It is a fact that campaigns work. This same campaign forced the former Labor Government to drop its opposition to the inner west light rail project from Lilyfield to Dulwich Hill, and eventually it rightly supported the combined light rail and GreenWay project. With such strong support and an active, ongoing community based campaign, the Government cannot continue to ignore this. I have raised this issue in Parliament, along with other members who have spoken eloquently here today, in speeches, questions, meetings with the Minister and questions on notice. Today we have heard the Government make the positive and wonderful announcement that work will commence on the light rail project. However, the project is incomplete without the GreenWay. We have engaged in this campaign around the GreenWay because it stands on its merits.
It is not about deals, political expediency or politicking; it is about an important project that delivers environmental, social and economical benefits, not just to the people of the inner west but to all of Sydney. The GreenWay will deliver wide-ranging benefits both for the inner west and the thousands of commuters who will benefit from an integrated active transport option that will enhance the effectiveness of light rail. The GreenWay provides a safe option for children to walk or cycle to school, with 21 schools located in the GreenWay catchment. We have heard the Government talk about a lack of funding. Funding priority has been given to a $300 million gift to the registered clubs; a $300 million tax cut to poker machine businesses but there is not enough money for the GreenWay project.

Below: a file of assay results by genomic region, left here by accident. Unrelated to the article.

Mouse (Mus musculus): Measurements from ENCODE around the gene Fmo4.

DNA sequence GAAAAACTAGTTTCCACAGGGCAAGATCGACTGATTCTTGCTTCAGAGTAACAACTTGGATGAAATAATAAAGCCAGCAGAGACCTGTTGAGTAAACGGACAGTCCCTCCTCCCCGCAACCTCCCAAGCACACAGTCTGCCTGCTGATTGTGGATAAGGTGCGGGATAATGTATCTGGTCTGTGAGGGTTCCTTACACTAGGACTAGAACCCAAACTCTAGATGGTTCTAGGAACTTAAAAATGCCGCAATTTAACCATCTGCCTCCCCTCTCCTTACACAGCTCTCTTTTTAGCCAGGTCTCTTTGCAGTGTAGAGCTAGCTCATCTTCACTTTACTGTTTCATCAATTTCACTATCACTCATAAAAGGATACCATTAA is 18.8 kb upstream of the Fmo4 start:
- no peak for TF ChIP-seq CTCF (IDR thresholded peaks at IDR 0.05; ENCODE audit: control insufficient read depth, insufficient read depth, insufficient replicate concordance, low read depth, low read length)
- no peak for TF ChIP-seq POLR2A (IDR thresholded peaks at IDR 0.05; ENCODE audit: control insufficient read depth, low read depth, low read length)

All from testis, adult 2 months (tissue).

It is time for the Government to commit to building the GreenWay alongside the light rail corridor; we know it will cost significantly more to add the GreenWay to the light rail corridor later. I am pleased the Minister for Transport is in the Chamber; I respect her for attending because Ministers are often not present for debate on petitions. I invite the Minister to tour the project and see firsthand how effectively the GreenWay links with other transport options, to encourage active transport and to increase patronage on the light rail system. The GreenWay enjoys huge support within my electorate of Balmain. After over a decade of community campaigning, I look forward to working with the Government and agitating to ensure that it acts now to build this important project. We call on the Government to build the GreenWay.
I thank the people in the gallery for their demeanour this afternoon. I wish them well with their future campaigning.